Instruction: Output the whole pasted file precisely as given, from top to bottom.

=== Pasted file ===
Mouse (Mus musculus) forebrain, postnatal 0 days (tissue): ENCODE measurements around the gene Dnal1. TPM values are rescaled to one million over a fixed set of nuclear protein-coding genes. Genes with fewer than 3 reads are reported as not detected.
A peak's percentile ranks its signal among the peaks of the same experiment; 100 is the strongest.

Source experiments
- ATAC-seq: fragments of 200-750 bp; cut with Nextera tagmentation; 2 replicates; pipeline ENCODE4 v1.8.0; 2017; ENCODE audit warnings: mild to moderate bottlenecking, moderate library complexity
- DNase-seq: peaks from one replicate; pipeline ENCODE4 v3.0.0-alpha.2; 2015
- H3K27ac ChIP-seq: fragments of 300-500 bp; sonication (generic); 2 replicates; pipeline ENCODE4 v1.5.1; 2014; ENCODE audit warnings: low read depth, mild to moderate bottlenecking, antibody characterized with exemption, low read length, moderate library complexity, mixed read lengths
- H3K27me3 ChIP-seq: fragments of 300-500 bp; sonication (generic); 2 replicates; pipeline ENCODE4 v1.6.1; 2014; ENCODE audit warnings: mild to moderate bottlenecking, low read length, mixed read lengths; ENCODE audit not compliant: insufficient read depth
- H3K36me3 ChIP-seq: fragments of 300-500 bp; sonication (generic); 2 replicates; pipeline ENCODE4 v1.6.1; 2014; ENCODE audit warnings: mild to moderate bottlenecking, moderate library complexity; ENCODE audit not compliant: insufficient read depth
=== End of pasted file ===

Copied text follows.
Mouse (Mus musculus) forebrain, postnatal 0 days (tissue): ENCODE measurements around the gene Dnal1. TPM values are rescaled to one million over a fixed set of nuclear protein-coding genes. Genes with fewer than 3 reads are reported as not detected.
A peak's percentile ranks its signal among the peaks of the same experiment; 100 is the strongest.

Source experiments
- ATAC-seq: fragments of 200-750 bp; cut with Nextera tagmentation; 2 replicates; pipeline ENCODE4 v1.8.0; 2017; ENCODE audit warnings: mild to moderate bottlenecking, moderate library complexity
- DNase-seq: peaks from one replicate; pipeline ENCODE4 v3.0.0-alpha.2; 2015
- H3K27ac ChIP-seq: fragments of 300-500 bp; sonication (generic); 2 replicates; pipeline ENCODE4 v1.5.1; 2014; ENCODE audit warnings: low read depth, mild to moderate bottlenecking, antibody characterized with exemption, low read length, moderate library complexity, mixed read lengths
- H3K27me3 ChIP-seq: fragments of 300-500 bp; sonication (generic); 2 replicates; pipeline ENCODE4 v1.6.1; 2014; ENCODE audit warnings: mild to moderate bottlenecking, low read length, mixed read lengths; ENCODE audit not compliant: insufficient read depth
- H3K36me3 ChIP-seq: fragments of 300-500 bp; sonication (generic); 2 replicates; pipeline ENCODE4 v1.6.1; 2014; ENCODE audit warnings: mild to moderate bottlenecking, moderate library complexity; ENCODE audit not compliant: insufficient read depth